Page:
Submitted to: Field Crops Research
Publication Type: Peer Reviewed Journal
Publication Acceptance Date: 9/2/2011
Publication Date: 1/2/2012
Citation: Gesch, R.W., Archer, D.W., Spokas, K.A. 2012. Can using polymer-coated seed reduce the risk of poor soybean emergence in no-tillage soil? Field Crops Research. 125:109-116.
Interpretive Summary: Not tilling the soil after crop production (i.e., no-tillage) and leaving it this way until the next crop is grown has both money savings and environmental benefits. No-tillage prevents soil erosion and improves soil health, which helps to sustain agricultural productivity of the soil for years to come. However, no-tillage is not a popular practice in the northern Corn Belt region because it takes longer for the soil to warm and dry in the spring than if deep tillage such as moldboard plowing is used. Therefore, farmers have to wait longer before they can plant no-tillage fields and that can mean lower yields. If farmers plant soybean into soil that is too cold, it can cause the seed to be weakened and die, leading to poor plant stand establishment, which further results in lower yields. A new temperature-activated polymer seed coating has been developed that potentially can protect seed from cold temperature injury even if it is planted early into cold soil. This seed coating may be a good tool to promote greater use of no-tillage in the northern Corn Belt. We tested the potential benefits of the seed coating by planting both polymer-coated and non-coated soybean seed (control) very early and at a more normal time in a no-tillage system. We also tested the coating on both a short and longer season soybean variety for the region of the study. We found that when seed were planted into cold soil in a no-tilled field and the seed sat in the ground for a long time before emerging, the polymer coating did indeed protect the seed and resulted in much better plant stands than non-coated seed planted at the same time. Results from this study do indicate that temperature-activated polymer-coated seed may take some of the risk out of planting soybean early into no-tilled soil. This research will help crop consultants and university extension specialists decide if this technology will benefit farmers in their region and this technology should help promote the use of no-tillage in the northern Corn Belt region.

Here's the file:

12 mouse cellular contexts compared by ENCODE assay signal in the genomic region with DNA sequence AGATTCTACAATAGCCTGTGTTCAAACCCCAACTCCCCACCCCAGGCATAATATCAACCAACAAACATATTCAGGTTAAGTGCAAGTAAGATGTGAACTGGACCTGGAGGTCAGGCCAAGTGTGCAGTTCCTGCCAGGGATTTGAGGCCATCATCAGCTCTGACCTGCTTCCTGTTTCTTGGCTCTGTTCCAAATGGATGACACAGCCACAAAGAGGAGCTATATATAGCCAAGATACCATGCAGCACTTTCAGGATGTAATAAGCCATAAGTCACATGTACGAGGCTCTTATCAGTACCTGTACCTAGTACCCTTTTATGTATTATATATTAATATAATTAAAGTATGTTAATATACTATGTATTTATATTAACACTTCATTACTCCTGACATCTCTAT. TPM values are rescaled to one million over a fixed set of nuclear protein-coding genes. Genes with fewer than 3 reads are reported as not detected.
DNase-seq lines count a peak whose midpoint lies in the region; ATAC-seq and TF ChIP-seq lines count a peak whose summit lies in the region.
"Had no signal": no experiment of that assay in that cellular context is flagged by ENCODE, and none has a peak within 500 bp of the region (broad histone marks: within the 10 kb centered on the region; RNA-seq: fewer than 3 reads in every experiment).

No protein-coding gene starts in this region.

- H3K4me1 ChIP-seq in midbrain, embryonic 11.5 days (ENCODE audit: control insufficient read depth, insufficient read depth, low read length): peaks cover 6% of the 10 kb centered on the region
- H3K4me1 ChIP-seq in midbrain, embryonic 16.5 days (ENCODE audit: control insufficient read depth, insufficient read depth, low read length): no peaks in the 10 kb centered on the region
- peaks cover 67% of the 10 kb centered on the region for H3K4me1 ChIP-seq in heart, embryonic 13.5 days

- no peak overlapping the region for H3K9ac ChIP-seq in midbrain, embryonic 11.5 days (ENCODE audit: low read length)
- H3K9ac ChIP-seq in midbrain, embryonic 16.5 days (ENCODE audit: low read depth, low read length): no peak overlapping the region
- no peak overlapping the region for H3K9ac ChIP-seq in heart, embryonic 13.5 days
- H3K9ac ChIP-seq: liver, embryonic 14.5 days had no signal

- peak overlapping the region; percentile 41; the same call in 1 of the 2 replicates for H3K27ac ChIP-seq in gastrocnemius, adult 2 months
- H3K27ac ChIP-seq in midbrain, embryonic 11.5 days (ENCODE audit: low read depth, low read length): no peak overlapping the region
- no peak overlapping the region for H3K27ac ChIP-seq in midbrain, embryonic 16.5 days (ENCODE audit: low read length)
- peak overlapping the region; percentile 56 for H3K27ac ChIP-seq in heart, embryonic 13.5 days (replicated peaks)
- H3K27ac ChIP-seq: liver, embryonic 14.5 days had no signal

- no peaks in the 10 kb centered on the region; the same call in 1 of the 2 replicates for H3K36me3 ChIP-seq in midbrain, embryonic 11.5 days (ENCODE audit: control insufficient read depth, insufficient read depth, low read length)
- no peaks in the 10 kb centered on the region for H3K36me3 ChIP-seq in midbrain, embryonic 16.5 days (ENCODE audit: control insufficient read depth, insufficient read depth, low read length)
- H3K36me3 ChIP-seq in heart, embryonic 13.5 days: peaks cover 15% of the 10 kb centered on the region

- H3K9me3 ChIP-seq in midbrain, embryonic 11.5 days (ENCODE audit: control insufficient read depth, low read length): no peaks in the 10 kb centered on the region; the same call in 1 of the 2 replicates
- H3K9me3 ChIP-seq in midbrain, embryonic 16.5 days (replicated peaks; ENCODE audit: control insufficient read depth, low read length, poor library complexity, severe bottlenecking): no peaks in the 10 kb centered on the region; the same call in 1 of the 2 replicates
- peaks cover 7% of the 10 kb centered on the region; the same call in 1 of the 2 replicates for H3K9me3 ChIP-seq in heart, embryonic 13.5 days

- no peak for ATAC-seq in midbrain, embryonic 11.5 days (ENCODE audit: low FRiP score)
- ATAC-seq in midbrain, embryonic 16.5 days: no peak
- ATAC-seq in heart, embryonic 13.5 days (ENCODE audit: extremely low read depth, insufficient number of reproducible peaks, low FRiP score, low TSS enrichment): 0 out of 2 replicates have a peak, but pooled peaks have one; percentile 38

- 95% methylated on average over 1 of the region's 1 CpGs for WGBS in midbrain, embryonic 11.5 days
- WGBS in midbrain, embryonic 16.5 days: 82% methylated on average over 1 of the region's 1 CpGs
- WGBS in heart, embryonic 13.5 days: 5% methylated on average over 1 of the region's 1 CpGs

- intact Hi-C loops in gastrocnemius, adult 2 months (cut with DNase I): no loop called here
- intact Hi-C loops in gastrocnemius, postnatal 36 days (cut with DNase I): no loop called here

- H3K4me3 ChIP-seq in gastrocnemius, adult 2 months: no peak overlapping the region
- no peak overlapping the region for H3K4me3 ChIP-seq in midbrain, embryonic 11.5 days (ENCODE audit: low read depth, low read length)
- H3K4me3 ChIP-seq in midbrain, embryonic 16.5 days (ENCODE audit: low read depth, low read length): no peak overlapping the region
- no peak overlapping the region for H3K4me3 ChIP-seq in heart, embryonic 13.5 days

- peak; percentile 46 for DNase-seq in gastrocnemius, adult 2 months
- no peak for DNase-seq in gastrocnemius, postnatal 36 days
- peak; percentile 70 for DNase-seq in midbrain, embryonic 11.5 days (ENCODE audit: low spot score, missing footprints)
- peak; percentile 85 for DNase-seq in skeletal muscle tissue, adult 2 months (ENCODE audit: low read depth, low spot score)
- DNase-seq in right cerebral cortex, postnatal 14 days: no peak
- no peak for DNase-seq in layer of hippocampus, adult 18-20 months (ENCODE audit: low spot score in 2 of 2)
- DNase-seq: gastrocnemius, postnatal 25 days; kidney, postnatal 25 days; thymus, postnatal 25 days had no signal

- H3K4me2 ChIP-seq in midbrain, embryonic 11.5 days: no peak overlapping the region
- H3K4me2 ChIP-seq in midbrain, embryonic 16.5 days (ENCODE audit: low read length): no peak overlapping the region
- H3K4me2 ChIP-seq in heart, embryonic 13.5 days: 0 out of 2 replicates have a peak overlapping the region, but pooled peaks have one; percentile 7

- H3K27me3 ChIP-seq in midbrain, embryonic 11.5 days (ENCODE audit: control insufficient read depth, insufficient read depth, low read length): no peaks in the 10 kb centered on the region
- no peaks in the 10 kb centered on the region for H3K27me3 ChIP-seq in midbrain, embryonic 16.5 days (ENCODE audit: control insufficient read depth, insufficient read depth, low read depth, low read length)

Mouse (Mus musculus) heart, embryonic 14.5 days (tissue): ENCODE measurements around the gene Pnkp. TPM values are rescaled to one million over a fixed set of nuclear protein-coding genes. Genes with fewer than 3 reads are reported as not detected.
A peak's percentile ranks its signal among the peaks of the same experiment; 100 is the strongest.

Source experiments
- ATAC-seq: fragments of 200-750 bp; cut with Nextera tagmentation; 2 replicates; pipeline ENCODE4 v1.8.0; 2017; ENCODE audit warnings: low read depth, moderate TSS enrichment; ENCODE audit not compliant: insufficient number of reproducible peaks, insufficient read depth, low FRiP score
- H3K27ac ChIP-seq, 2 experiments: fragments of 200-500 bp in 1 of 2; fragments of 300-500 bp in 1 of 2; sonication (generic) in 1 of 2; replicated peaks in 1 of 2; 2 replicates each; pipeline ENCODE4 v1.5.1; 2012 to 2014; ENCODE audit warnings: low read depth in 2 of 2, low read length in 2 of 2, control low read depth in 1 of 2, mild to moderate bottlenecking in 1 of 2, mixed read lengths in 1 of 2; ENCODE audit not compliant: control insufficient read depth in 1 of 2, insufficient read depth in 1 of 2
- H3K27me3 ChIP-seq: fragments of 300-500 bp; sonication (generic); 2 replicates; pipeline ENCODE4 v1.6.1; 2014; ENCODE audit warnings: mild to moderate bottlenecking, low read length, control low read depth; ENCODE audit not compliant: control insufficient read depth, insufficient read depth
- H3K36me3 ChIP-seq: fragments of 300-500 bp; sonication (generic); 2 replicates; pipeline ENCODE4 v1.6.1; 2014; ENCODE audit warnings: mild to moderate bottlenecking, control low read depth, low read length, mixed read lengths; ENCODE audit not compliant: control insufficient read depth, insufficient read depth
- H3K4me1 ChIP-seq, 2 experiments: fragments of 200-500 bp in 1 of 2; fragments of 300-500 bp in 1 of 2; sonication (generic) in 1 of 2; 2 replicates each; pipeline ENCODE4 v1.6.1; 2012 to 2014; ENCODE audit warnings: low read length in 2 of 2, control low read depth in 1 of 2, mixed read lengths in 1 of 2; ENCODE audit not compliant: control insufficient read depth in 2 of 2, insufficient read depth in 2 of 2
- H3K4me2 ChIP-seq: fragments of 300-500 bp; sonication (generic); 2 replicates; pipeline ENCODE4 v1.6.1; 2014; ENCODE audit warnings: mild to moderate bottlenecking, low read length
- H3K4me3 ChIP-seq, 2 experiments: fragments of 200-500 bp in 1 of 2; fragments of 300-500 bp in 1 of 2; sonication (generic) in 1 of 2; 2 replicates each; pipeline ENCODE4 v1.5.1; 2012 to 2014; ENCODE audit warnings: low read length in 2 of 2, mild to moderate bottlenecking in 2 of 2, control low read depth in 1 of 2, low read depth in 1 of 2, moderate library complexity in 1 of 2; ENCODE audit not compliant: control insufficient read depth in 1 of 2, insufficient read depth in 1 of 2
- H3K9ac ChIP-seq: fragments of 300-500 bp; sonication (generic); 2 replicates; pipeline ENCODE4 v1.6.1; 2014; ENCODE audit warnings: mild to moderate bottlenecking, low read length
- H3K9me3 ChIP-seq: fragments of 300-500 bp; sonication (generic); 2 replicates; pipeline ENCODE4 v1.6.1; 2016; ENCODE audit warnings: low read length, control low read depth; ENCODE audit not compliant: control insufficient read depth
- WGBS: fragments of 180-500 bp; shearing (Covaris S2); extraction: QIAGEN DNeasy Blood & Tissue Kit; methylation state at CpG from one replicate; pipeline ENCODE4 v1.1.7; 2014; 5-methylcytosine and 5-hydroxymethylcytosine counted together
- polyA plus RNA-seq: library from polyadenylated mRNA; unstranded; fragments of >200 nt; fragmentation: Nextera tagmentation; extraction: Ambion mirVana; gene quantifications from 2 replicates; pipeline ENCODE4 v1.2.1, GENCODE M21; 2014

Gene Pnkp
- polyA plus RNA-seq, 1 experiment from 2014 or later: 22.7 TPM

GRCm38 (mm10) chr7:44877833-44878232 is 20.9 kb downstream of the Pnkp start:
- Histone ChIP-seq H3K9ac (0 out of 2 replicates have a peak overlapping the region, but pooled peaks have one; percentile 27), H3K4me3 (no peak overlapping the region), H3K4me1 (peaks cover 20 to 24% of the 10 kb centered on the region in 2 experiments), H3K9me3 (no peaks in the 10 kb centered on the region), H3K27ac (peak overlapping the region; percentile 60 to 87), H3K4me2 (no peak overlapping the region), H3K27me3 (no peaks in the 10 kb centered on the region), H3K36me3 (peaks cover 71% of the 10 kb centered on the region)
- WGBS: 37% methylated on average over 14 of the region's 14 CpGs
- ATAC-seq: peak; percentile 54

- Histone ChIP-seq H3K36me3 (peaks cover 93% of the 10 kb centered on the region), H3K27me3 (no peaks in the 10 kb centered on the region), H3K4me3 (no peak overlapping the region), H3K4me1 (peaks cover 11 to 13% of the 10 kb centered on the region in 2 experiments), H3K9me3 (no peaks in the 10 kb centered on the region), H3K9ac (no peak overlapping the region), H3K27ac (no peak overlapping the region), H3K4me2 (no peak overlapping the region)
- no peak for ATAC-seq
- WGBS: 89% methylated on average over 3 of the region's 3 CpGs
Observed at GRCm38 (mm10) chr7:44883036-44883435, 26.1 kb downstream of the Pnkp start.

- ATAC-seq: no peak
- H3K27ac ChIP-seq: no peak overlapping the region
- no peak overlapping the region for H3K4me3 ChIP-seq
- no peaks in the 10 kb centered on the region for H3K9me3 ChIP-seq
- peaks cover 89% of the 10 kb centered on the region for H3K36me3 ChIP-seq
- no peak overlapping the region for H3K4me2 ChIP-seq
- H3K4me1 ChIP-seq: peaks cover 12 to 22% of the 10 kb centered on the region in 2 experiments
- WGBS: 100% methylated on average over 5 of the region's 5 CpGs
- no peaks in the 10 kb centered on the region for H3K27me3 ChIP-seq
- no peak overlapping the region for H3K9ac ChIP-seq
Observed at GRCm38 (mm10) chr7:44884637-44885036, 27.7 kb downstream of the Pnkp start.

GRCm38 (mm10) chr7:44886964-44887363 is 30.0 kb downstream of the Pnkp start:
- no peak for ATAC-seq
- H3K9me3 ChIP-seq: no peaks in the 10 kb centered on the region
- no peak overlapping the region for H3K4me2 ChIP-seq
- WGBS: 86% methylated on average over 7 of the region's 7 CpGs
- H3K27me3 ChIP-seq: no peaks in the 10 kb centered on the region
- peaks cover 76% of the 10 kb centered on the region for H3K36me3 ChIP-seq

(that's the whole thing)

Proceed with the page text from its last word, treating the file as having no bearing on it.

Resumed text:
Technical Abstract: Adoption of no-tillage in the northern Corn Belt has lagged behind other regions because of slow warming and drying of soils early in the spring coupled with a short growing season. Cold, wet soil can lead to seed damage resulting in poor stand establishment. Because of slow warming and drying, no-tilled soils are typically sown later than conventionally-tilled systems thus often requiring the use of early maturing crop cultivars. Temperature-responsive polymer seed coatings might allow soybean [Glycine max (L.) Merr.] to be sown earlier than normal under no-tillage while protecting seed against damage caused by cold, wet soil and perhaps allow the use of later maturing cultivars. These ideas were tested during 2005 and 2006 in west central MN on a Barnes loam no-tilled soil previously cropped in corn (Zea mays L.). Polymer-coated seed of a maturity group (MG) 0 and I soybean were sown as early as possible (early- to mid-April) and at an average recommended time (mid-May) for the study site. Only in 2005 did the polymer coating significantly influence emergence (p < 0.0001), where maximum emergence of early sown polymer-coated seed of the MG 0 and I cultivars was 51 and 35% greater than their uncoated counterparts. Conversely, for the average sowing date in 2006, under unusually dry conditions, the polymer coating slowed seedling emergence and reduced maximum emergence, although yield was not affected. The MG I soybean out yielded the early cultivar in both years, but sowing date did not have a significant effect either year. Results indicate that temperature-activated polymer-coated seed may reduce the risk of poor stand establishment in no-tilled soil in instances where low soil temperatures cause seed to remain in the soil for an extended time before emerging.